Blockchain has been the hottest buzzword for the past few years. The hype is so intense that many private and institutional investors are pouring millions into this technology as the next big thing. But are blockchain virtues stronger than blockchain challenges?
It is an important question, especially for those considering investing in blockchain development. Believing that blockchain is the future, investors might place money into a blockchain product without a complete understanding of the potential benefits and limitations of this technology.
Likewise, a software company might push forward with a blockchain project even if the end product will add little value to an already competitive market. Becoming more knowledgeable about the technology, assessing the blockchain viability in advance and involving blockchain consultants is a sound way to avoid such failures.
In many cases, other technologies perform just as well or even better than blockchain. When developing a solution, it is important to ask whether blockchain offers a competitive advantage in the given situation.
Decentralization is not a must
Cryptocurrencies have their benefits. A cryptocurrency such as Bitcoin is inherently decentralized. When there is no central authority, such as a government, nobody can influence the network. Could Bitcoin be decentralized if it ran through central servers? There would be a risk that the parties controlling the servers would somehow manipulate the cryptocurrency and community.
Consider YouTube’s video streaming services. It might be possible to set up a blockchain to stream videos, but if we could turn to a central authority like Alphabet’s YouTube to administer the network, is a blockchain-driven solution needed?
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Distributed processing may offer declining benefits
Is distributed processing important when computing power is cheap? In the past, setting up server farms and mainframes was cost-inhibitive, even for large organizations. Over time, however, the costs for high-end PCs, servers and mainframes have declined dramatically. These devices offer compelling and affordable blockchain alternatives.
One way to consider processing power expenses is to look at the cost to process gigaflops, or one billion floating-point operations per second. In other words, how much does it cost to process 1 billion operations? In 1984, it would have cost roughly $18.5 billion. As of 2022, it may cost a couple of cents. As processors become cheaper and more powerful, it is fair to wonder if distributed processing will add value to your particular project.
Companies that use massive amounts of computing power, like Amazon, set up large processing farms. Yet these organizations also have access to vast resources, and computing power is rarely a problem. Meanwhile, high-end PCs and more affordable server solutions are often enough to meet the needs of enterprises and those who would have needed to pay considerable amounts to access or set up powerful servers in the past.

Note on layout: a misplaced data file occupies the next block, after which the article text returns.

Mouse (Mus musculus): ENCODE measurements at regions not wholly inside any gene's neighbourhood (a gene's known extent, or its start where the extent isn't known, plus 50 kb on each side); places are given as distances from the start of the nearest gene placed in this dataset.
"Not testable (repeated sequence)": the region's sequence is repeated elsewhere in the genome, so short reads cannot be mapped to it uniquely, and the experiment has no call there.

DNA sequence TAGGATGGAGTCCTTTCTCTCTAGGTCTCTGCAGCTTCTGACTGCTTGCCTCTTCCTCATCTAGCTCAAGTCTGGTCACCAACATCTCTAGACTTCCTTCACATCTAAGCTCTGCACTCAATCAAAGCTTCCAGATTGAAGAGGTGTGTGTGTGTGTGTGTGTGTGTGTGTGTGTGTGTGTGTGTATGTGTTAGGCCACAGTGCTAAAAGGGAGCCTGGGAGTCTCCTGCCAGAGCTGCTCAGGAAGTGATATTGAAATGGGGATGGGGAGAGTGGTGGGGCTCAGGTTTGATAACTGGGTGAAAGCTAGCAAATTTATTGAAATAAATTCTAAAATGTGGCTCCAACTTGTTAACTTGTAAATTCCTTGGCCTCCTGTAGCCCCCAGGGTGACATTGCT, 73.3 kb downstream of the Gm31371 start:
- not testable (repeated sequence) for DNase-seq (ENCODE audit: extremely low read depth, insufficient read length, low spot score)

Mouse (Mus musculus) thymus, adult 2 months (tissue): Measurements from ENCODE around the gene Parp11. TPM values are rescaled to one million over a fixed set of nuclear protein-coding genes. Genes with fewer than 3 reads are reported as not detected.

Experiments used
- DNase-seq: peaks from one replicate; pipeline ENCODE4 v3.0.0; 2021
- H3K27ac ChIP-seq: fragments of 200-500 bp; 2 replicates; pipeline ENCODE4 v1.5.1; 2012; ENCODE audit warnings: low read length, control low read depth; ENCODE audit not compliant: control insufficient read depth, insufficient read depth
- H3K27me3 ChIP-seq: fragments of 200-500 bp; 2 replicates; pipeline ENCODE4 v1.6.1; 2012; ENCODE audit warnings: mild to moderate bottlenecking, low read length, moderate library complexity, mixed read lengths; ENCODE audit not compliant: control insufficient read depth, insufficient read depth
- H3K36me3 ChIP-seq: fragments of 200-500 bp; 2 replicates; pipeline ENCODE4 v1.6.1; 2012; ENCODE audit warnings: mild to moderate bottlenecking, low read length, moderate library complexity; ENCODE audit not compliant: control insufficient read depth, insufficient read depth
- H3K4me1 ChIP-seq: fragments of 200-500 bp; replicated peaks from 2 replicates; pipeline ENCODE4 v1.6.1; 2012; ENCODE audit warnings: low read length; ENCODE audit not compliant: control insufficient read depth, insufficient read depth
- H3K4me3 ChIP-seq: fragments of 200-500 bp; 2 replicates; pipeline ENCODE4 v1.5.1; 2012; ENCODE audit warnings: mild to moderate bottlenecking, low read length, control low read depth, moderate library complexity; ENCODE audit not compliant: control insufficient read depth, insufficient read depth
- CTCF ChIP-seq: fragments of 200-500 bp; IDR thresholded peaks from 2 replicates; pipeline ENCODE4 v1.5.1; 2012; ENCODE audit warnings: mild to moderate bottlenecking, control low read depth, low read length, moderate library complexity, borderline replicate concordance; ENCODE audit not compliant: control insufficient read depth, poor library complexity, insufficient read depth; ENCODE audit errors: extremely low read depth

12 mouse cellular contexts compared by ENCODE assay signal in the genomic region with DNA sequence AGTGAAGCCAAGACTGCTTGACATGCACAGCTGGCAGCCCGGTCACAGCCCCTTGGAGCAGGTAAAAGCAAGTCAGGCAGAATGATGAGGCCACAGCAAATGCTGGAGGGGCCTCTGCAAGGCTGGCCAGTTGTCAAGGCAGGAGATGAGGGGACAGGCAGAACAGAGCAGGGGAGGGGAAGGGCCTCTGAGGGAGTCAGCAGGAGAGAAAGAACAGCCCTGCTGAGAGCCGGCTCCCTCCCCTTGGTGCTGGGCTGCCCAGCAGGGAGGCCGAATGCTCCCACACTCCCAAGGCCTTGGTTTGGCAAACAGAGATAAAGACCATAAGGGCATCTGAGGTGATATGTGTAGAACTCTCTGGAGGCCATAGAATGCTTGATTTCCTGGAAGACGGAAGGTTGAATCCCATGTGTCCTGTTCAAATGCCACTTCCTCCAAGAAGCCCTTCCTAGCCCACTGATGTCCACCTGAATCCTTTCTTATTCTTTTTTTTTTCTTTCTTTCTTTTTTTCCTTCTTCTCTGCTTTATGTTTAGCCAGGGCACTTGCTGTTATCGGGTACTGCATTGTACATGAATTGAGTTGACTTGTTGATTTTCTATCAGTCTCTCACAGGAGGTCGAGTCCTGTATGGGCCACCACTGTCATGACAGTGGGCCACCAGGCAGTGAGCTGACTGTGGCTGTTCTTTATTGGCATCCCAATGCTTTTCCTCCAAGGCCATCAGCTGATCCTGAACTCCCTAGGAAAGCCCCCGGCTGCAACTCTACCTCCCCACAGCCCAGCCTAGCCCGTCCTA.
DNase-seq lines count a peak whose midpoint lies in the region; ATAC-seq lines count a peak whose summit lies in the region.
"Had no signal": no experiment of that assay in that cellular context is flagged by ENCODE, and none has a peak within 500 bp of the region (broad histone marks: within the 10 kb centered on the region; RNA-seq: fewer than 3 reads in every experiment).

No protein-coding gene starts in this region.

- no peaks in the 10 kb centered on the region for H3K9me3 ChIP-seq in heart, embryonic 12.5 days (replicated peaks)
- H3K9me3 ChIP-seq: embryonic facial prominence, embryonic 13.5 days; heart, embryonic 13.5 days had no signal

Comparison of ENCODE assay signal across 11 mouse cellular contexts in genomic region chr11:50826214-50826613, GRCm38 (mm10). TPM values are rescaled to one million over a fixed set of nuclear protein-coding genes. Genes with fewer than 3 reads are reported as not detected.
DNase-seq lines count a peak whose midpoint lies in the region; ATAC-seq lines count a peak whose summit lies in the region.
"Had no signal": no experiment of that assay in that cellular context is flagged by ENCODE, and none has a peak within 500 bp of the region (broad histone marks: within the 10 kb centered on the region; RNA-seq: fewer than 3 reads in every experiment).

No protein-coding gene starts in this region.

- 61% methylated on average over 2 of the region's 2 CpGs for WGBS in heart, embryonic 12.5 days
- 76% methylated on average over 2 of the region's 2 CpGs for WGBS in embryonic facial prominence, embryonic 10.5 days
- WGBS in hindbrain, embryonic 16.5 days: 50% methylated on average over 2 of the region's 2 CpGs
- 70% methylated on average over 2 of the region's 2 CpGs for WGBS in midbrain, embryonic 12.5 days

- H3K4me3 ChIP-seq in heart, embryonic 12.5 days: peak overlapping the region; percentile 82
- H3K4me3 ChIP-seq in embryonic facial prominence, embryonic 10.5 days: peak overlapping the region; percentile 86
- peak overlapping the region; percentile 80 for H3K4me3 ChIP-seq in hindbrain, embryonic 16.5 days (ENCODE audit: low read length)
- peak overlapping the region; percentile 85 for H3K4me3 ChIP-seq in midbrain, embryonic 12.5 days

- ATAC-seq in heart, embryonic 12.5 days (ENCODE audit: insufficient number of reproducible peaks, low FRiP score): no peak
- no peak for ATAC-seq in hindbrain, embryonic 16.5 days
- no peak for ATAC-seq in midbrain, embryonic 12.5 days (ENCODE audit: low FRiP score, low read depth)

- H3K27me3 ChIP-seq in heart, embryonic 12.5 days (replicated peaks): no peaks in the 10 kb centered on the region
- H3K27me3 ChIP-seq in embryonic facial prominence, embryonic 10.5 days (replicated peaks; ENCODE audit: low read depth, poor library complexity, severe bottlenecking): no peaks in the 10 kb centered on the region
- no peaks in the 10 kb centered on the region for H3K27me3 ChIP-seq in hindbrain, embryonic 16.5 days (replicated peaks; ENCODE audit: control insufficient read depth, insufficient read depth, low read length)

Further, some companies design ways to store personal and corporate data on other parties’ hard drives.
Yet it is risky. What if the other party’s storage drives are damaged? What if the data-storing parties figure out a way to hack the encryption? Any party considering blockchain-based data storage will face a mistrust dilemma—can they fully trust the other party with their data?
Meanwhile, storage costs per gigabyte have plummeted. In 1990, a gigabyte of storage space cost $11,500. As of 2022, a gigabyte costs a mere 2 cents. Given the dramatic decline in storage costs, a blockchain-based cloud storage system may make little economic sense, even for parties who have to store massive amounts of data.
Blockchain is less useful when identities are known
One of the key advantages of blockchain is coordinating transactions between anonymous parties. For example, in a Bitcoin transaction, neither party knows the actual identity of the other party. If scammed, the wronged party would have little recourse because they would not know the scammer’s identity.
Blockchain reduces these risks by verifying the transaction on both ends. If someone wants to sell Bitcoin, the blockchain will first verify that the seller has the necessary funds and that they have not been traded. The seller will not confirm the transaction, by providing their 64-digit long private key, until they get the stipulated amount.
Thus, this system allows two mutually mistrusting parties to carry out a complex transaction without knowing their identities.
In instances where both parties know each other’s identities, the benefits are less obvious. If a business sends payment to another business but does not get the products or services in return, the wronged party will have legal recourse.
Conclusion: blockchain does not fit every project
From nonprofits and governments to banking and healthcare organizations, blockchain technology expanded adoption to almost every industry sector.
Though blockchain has vast technological potential due to security and trust, some of its benefits, such as decentralization or distributed processing, can turn into limitations.
Companies should ensure that blockchain’s specific applications align with its competitive advantages. Haphazardly applying blockchain to areas where it offers little-to-no benefit may result in wasted money, time and resources.